Fighting words: Lugansk militia leader throws down gauntlet to Ukraine president
"I suggest you consider just one, but a very good
scenario," Plotnitsky wrote in an open letter to Poroshenko.
“Let's (following the example of the ancient Slavic leaders
and glorious Cossack chieftains) get together in a fight: whoever
wins will dictate terms to the opposite side."
Plotnitsky's "terms" are multiple, among them an immediate cessation of all hostilities; withdrawal of all legal, semi-legal and illegal armed groups of Ukraine beyond the administrative boundaries of Lugansk and Donetsk Regions; the start of peace negotiations between Ukraine on one side and the LPR and Donetsk People’s Republic (DPR) on the other.
"For the fight to be fair, each party has a right to engage 10 observers-seconds and 10 mass media representatives," Plotnitsky informed, adding that he doesn't mind a live broadcast on any TV channel, gallantly leaving the choice of location for the fight and choice of weapons up to the billionaire chocolate baron-turned-president.
"Why stir up mutual hatred and destroy people, cities, economy? You and I will have to heal these wounds for decades! Isn't it better to end all disagreements in a fair fight?" Plotnitsky wondered.
"God will judge and will not tolerate unjust victory", he stated.
The LPR leader said he looks forward to an immediate response
from the president because "each hour of delay brings new
victims, sufferings and budget expenses both for residents of the
Donbass, and Ukrainian citizens."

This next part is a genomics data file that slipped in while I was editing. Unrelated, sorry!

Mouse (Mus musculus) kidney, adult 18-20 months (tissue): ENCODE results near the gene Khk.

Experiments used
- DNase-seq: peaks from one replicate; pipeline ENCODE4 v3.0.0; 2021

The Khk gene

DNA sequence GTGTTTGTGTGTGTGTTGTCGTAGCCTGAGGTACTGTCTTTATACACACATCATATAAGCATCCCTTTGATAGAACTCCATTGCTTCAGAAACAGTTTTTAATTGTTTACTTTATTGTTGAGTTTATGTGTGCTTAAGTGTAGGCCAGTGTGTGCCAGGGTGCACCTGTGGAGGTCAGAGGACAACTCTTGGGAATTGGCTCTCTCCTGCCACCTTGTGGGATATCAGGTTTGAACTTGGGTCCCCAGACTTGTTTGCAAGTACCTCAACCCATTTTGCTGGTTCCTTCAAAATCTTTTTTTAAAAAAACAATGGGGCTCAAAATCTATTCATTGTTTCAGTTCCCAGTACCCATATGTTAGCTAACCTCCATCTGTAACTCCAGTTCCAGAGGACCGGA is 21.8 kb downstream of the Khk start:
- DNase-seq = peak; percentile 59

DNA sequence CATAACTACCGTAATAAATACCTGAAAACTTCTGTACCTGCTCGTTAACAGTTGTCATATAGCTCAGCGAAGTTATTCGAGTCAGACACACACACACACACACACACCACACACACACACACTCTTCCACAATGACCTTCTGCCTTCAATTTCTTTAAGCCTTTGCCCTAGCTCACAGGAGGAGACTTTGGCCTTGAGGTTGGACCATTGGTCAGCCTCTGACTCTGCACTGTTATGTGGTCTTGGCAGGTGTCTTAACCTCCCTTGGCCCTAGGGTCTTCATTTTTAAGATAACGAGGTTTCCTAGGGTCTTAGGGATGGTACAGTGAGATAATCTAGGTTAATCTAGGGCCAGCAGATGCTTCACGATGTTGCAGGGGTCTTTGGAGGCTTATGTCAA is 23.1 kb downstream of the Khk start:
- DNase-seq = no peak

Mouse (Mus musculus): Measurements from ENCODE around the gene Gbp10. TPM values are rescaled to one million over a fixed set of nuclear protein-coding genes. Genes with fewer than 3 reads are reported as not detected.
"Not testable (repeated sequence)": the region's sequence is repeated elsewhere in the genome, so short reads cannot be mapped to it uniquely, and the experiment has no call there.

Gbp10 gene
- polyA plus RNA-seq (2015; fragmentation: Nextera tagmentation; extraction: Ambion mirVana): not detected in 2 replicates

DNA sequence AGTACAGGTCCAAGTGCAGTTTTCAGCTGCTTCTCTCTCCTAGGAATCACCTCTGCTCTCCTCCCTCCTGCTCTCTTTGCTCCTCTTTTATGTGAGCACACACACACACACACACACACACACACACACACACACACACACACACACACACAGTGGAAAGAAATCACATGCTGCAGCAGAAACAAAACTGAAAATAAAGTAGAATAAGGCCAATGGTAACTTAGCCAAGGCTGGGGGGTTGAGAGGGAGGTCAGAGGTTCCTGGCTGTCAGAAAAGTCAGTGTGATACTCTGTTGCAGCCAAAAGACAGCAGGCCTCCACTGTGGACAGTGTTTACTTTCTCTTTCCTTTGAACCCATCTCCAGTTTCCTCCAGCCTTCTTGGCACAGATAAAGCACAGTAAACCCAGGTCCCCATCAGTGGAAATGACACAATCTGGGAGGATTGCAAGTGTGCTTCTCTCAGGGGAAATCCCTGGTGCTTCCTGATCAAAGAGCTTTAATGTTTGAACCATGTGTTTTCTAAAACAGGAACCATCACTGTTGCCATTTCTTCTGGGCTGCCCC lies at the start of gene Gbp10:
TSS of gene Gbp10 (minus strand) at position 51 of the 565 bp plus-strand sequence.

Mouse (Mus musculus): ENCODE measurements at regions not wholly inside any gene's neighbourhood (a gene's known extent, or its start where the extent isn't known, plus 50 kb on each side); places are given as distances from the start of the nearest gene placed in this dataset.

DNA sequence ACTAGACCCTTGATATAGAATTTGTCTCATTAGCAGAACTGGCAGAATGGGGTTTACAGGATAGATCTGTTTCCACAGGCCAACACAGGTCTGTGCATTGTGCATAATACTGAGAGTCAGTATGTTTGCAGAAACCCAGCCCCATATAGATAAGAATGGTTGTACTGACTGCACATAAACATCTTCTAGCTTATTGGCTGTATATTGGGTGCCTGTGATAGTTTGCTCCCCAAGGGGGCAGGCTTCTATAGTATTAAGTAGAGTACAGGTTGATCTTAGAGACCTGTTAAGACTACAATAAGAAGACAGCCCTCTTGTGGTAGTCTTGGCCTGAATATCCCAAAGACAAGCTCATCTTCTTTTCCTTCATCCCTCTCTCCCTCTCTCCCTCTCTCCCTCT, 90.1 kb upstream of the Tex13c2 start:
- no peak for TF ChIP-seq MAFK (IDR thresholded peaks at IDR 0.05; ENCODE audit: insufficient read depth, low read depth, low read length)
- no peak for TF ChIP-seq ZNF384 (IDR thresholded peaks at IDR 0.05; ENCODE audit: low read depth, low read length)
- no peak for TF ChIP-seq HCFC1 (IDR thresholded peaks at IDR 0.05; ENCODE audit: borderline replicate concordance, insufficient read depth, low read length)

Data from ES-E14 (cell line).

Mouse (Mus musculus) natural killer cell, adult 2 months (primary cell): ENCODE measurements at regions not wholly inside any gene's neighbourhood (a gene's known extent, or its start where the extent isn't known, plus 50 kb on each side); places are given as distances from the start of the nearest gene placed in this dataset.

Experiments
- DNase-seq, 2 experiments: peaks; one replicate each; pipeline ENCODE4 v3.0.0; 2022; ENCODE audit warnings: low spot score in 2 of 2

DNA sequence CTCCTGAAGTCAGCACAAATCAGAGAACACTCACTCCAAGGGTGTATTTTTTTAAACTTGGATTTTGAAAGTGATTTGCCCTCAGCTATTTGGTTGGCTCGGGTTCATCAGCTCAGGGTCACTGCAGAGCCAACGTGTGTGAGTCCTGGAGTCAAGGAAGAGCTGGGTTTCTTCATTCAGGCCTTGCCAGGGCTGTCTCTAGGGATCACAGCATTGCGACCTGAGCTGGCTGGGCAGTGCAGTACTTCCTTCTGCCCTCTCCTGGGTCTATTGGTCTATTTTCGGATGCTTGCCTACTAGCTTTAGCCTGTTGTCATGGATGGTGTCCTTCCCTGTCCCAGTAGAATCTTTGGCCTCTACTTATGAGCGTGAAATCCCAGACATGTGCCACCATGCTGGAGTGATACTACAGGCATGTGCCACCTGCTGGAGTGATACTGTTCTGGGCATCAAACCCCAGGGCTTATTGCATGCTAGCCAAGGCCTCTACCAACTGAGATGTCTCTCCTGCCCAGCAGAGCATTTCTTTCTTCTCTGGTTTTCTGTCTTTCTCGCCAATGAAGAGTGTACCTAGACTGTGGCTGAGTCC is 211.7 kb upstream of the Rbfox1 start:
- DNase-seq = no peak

Ukraine's Ministry of Foreign Affairs has been outraged by the proposed ‘fight’.
"The only 'fight' Plotnitsky deserves is with a Ukrainian court," ministry spokesman Evgeny Perebiynis tweeted.
On Wednesday Ukraine's prime minister ruled out direct negotiations between Kiev and militia.
"We will not hold direct negotiations with Russian terrorists," Arseny Yatsenyuk told a government meeting, urging Russia to abide by a peace formula drawn up in the Belarusian capital, Minsk, in September, UNIAN news agency reported. Russia has also repeatedly said that all parties including Kiev should follow the Minsk agreements.
During rallies in early April, residents of the Donetsk and Lugansk Regions, who haven't acknowledged the legitimacy of the February coup, proclaimed the establishment of ‘People's Republics’, which, after the referendums held in May, declared sovereignty and later formed an alliance called ‘Novorossiya’ (New Russia).
Kiev recognizes neither the DNR nor LPR. In April, Kiev launched a military operation against the disgruntled residents of eastern Ukraine. According to the UN, over 4,000 civilians have become victims of the conflict as of mid-November, and more than 9,000 have been injured.